Thursday, June 21, 2007

Eight Arms To Hold You

I finally got my hands on the 45 picture sleeve of "Ticket to Ride/Yes It Is". The cool thing about this pressing, is that both sides of the disk say, From the United Artists Release "Eight Arms To Hold You". This was in reference to the Beatles' upcoming film, which was eventually titled Help!. The single came out a few months before the film.

I remember back in the 60's, my friends the Wilson sisters of Portland, Pam and Rose, had this single, and I begged them to sell it to me. I thought it was so cool. But it was no go.

Now, 40 years later I finally have my own copy.

The Beatles recorded a lot of songs that were candidates for the movie. "Ticket to Ride" made it, but "Yes It Is" didn't. So I'm listening to "Yes It Is", and thinking, as I have for years, that the lyrics are kind of weird. John sings about how he doesn't want his new girlfriend to wear red because it will remind him of his old flame. Strange behavior. The singer is so hung-up and controlling that he doesn't want his girl to wear a particular color of clothing.

Anyway, as I listen to it for the 10,000th time, I wonder why it didn't make the cut as one of the movie songs, or where it might have gone if it had made it. In the movie, the bad guys from the Eastern cult the Kaili, are after Ringo because he's wearing a sacred ring. Their plan, according to the rules of the cult, are to paint Ringo red and sacrifice him. And then I realize the lyrics of "Yes It Is" have lines about the color red ("Please don't wear red tonight", "Scarlett are the clothes she wore").

So I wonder: Did they write the song with references to "red" because of the script? (Not only do the Kaili want to paint Ringo red, but the giant evil ring stuck on his finger is also red). This seems unlikely, unless it was done unconsciously. Except for the title tunes, Beatle movie songs never had anything to do with the actual plot.

I assume the lyrics about the color red were just a coincidence.

But did the lyrics have anything do with why the song wasn't in the film? Did the filmmakers find the references to "wearing red" and the use of red in the picture confusing and distracting?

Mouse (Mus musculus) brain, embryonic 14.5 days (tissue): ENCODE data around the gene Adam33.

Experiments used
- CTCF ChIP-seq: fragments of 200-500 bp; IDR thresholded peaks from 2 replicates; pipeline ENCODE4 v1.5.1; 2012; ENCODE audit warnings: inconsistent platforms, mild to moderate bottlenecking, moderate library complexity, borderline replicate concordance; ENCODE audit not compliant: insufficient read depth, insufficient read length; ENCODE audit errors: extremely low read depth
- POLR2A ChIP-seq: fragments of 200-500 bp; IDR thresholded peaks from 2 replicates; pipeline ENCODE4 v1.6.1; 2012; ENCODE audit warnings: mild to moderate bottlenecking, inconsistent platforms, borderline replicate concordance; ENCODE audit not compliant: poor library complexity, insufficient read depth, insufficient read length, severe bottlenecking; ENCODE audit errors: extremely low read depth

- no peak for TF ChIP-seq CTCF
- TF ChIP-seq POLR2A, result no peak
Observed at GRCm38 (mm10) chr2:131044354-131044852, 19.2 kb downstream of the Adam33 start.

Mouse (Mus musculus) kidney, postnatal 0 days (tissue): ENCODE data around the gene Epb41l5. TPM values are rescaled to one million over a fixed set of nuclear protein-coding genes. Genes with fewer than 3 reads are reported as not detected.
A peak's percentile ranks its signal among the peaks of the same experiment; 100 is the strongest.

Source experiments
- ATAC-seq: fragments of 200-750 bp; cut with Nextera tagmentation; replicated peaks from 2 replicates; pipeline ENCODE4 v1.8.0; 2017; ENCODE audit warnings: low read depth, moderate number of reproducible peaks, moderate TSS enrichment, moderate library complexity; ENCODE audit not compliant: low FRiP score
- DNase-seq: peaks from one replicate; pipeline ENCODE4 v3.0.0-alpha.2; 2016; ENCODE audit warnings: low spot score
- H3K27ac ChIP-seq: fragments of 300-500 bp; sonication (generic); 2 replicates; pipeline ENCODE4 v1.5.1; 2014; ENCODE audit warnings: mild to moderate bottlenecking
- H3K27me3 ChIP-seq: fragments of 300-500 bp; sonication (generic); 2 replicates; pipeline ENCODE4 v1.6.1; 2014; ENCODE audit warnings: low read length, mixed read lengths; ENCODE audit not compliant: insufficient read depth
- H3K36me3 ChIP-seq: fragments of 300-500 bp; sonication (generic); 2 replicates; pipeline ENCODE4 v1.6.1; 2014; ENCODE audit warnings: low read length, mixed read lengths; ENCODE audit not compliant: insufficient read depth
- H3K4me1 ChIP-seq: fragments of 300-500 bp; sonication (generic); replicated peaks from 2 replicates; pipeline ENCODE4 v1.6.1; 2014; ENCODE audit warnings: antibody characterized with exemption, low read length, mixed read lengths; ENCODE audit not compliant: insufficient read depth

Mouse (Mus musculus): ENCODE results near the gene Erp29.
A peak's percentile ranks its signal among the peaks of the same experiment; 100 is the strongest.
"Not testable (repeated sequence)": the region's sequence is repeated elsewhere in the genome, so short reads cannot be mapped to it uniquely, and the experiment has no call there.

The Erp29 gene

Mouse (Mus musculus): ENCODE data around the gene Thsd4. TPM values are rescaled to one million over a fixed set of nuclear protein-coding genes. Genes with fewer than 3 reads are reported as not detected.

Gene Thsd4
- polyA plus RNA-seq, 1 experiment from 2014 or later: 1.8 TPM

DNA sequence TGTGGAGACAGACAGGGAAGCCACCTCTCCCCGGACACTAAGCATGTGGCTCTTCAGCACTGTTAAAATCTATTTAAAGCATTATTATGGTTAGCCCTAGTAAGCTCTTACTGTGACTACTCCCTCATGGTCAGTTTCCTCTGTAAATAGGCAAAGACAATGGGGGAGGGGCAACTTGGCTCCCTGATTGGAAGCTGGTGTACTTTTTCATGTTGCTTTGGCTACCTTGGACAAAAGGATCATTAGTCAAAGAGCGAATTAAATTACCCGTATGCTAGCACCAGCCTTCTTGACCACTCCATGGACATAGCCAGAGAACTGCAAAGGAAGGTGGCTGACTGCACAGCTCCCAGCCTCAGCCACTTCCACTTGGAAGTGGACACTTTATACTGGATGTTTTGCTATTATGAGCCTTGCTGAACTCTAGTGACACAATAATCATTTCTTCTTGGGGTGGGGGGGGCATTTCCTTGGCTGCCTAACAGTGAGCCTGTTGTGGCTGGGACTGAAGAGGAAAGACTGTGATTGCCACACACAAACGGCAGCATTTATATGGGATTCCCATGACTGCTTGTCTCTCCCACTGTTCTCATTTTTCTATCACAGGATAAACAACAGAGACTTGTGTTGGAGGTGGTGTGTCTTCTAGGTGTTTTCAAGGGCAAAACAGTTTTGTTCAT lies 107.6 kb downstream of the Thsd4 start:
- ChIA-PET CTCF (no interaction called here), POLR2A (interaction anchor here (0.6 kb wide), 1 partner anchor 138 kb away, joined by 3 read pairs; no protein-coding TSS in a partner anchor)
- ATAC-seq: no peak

Or did the filmmakers even catch the "red" connection, and simply chose not to use the song for other reasons?

Either way, it's a connection I never got before I got my hands on that damn single.

Monday, June 18, 2007

Paul, Ringo, Yoko and Olivia on Larry King

This is huge. On Tuesday, June 26th, Paul, Ringo Yoko and Olivia will appear together on Larry King for a hour long interview.

In my recollection, this will be a first. Paul and Yoko together on a talk show? It's going to be interesting, and no matter what you think of King, he doesn't shy away from asking interesting questions. I still remember when he asked Marlon Brando how he deals with the suicide of his daughter, and Brando just got pissed. It's no surprise he never went back.

Monday, June 04, 2007

I Miss Linda

It's easy to say Linda had no business playing in a band. But the truth is, those early albums like Ram, Red Rose Speedway and Band on the Run are great. And her vocals are just fine. Yeah, it's not Lennon or Harrision, but those who say she was off-key just don't get it. They're probably the same bunch who think Dylan and Neil Young are lousy singers.

Linda's harmonies, more than any other piece of the puzzle, give Wings their distinct "sound". And give Paul some credit. If he thought her singing was bad, he wouldn't have used her.

And she also provided some great photos. The cover of McCartney alone is proof that she had talent.

But besides her collaborations with Paul, I miss her presence. Is it just me, or did Paul seem more "real" with her? I suspect that she was a major force to keep him in check. And while it seems crude when Paul maintains "I was the avant-garde one! John lived in the suburbs!", it would've been different coming from her. She could defend his legacy while he sat back and said "Aw, shucks."

Paul repeats the same old stories and keeps trying to convince us why he's important and underrated. It became his mantra after Linda died. I'm guessing she was the only one who could tell him, "Quit telling that same story about when you wrote Hey Jude and John said 'the movement you need is on your shoulder' is the best line!"

And what about the fight he had with Yoko when he wanted to change the song credits on his Beatles songs to "McCartney-Lennon"? After Ringo said to the press the it was "wrong", Paul backed off. If Linda had been around, he probably would've never suggested it in the first place.

Yeah. I miss Linda. And I'm sure our Paul does, too.